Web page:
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NASA Navigator detects GPS satellite constellation from Lunar distances

by Russel 2012-01-11 13:05

NASA Navigator Magnetospheric MissionFor spacecraft operating above the GPS constellation, which is about thirteen thousand miles above Earth in an area normally referred to as high-Earth orbit, the onboard GPS navigation for spaceflight operations at geosynchronous orbits has been extremely challenging. Existing GPS receivers could not adequately pick up the GPS signal, which is transmitted toward Earth to serve millions of GPS navigator devices widely used in terrestrial applications. However. the constellation does not transmit GPS signals away from Earth and into the open space. As a result, spacecraft above the GPS constellation could not reliably detect GPS signals for tracking and navigational purposes, which is the case with many upscale projects forcing them to use much more expensive ground-tracking assets. 

High orbiter spacecraft use weak signal GPS Nasa NavigatorOpen space exploration and high-altitude science missions are relying on the expensive ground stations to track high altitude geosynchronous spacecraft. Scientists have discovered an alternative, which at fraction of cost offers same or better navigation performance in weak-signal and highly dynamic environments, such as space projects with National Oceanic and Atmospheric Administration. To help lower mission costs NASA Navigator research and development group developed new GPS signal-processing algorithms and sophisticated hardware for a ultra high orbiter spacecraft GPS receiver. The innovative GPS device and tracking method is used for spacecraft orbiting much higher than GPS constellation, as far as at Lunar distances.

Spacecraft operating in weak-signal areas, such as geosynchronous orbits where global communications and weather satellite services spacecrafts typically operate, will be able to acquire and track the weak GPS signals to determine their locations. The next-generation GPS navigator receiver can acquire the GPS signal even if the spacecraft carrying the receiver is located at lunar distances to maintain their precise orbital position.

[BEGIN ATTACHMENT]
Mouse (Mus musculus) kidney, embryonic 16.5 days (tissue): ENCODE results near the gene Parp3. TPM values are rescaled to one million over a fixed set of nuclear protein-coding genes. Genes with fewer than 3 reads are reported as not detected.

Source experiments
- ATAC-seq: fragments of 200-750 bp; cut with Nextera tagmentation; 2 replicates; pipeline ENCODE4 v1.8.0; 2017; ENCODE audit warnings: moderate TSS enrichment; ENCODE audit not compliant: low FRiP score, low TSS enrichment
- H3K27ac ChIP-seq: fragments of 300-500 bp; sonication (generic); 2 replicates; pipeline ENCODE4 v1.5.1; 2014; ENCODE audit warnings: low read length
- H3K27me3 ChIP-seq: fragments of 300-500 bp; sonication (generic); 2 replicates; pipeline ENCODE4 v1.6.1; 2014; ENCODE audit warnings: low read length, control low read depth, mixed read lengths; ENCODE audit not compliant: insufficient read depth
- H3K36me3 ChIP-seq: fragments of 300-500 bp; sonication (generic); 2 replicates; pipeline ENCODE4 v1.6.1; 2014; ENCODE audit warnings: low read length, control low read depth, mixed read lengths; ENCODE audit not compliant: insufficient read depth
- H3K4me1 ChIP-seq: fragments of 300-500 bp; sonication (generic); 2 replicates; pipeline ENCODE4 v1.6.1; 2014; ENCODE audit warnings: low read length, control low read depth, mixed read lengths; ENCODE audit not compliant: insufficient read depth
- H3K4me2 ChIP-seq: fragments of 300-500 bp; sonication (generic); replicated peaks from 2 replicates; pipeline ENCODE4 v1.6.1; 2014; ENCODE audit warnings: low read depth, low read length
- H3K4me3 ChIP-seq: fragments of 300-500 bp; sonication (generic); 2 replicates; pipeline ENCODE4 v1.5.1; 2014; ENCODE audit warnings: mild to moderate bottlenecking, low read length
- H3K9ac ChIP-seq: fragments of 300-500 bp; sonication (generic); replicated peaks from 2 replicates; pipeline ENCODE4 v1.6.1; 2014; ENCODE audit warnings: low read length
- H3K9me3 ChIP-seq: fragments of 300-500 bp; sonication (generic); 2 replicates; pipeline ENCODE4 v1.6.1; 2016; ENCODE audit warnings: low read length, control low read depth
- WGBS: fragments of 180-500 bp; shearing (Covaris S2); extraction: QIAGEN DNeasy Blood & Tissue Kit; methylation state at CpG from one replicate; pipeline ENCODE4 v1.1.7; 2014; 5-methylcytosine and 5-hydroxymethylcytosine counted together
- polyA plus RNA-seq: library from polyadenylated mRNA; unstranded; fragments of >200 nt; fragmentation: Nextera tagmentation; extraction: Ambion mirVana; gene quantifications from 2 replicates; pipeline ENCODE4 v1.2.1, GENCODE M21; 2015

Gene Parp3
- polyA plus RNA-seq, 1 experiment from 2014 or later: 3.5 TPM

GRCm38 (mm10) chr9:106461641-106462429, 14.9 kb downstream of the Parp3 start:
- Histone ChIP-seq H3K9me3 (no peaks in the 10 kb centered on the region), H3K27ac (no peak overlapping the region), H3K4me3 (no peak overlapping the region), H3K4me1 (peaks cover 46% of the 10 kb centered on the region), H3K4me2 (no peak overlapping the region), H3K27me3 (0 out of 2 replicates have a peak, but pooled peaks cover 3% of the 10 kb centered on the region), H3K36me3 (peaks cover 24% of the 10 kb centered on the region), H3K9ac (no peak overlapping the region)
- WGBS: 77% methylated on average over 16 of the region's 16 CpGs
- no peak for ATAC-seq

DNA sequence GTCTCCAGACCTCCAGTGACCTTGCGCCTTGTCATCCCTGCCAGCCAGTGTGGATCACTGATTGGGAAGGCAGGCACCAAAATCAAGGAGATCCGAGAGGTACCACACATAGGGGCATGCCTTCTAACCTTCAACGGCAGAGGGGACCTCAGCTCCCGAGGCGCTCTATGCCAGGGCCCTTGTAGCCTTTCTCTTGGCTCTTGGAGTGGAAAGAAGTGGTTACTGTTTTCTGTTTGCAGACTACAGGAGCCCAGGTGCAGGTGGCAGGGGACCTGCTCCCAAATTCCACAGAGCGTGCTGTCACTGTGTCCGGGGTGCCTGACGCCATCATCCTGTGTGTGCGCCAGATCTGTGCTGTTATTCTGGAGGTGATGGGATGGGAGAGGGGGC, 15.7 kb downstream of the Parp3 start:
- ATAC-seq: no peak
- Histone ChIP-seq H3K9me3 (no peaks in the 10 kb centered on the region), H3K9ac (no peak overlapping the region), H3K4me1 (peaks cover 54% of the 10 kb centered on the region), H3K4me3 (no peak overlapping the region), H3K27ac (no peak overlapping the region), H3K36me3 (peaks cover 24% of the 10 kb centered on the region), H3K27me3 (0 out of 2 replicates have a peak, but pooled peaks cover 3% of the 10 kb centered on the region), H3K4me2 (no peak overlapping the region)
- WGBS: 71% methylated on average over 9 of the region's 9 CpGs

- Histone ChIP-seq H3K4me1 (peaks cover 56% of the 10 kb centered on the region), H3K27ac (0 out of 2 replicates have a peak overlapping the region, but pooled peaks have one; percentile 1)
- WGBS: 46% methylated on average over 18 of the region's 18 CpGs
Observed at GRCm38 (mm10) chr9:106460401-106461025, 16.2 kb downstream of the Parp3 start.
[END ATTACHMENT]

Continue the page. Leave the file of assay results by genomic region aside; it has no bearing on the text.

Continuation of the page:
The task which seem to be impossible with existing GPS receivers as they could not recognize  signals of GPS constellation satellites in the open space, has been solved by Navigator GPS receiver. With new technology spacecraft orbiting well above the constellation will be able to reliably use low strength GPS signals for tracking and navigational purposes, instead of using expensive ground-tracking assets. The new enabling navigation technology, the NASA Navigator provides accurate positioning, navigation, and timing services. The solution  will be used in the Magnetosphere research missions. The sensitivity of the Navigator GPS receiver is so high that it would allow spaceship to acquire and track weak GPS signals at an altitude of over sixty two thousand miles above the Earth.  Lunar Orbiter acquires Earth GPS constellation with NASA NavigatorThe mission is made up of four identically instrumented spacecraft which require extremely precise positioning in a unique formation in a very high-altitude Earth orbit, while measuring the three dimensional structure and dynamics of Earth’s protective magnetosphere. The mission relies on the newly invented weak-signal Navigator GPS receiver with improved sensitivity to help the Magnetospheric MultiScale mission spacecraft maintain their precise orbital position. 

NASA Navigator GPS receiver has been instrumental in a unique experiment carried out during the last Hubble Space Telescope Servicing Mission. The radar measurements of GPS signals that were reflected off the Hubble telescope were used for range estimates during docking and undocking, proving a key relative navigation sensing technology for a robotic rendezvous with the Hubble in the future.

NASA Hubble Mission uses NASA Navigator

The invention will serve as the primary navigation sensor on NASA’s Global Precipitation Measurement Mission, which will study global rain and snowfall when it launches in 2013. The Air Force Research Laboratory is planning to use a Navigator engineering test unit in its Plug-and-Play spacecraft, an experimental satellite that has modular structure with an interchangeable components that easily hook together. The Navigator's revolutionary signal-processing design will be also used in an engineering test unit to the next-generation weather satellite which the National Oceanic and Atmospheric Administration plans to launch in 2015. 

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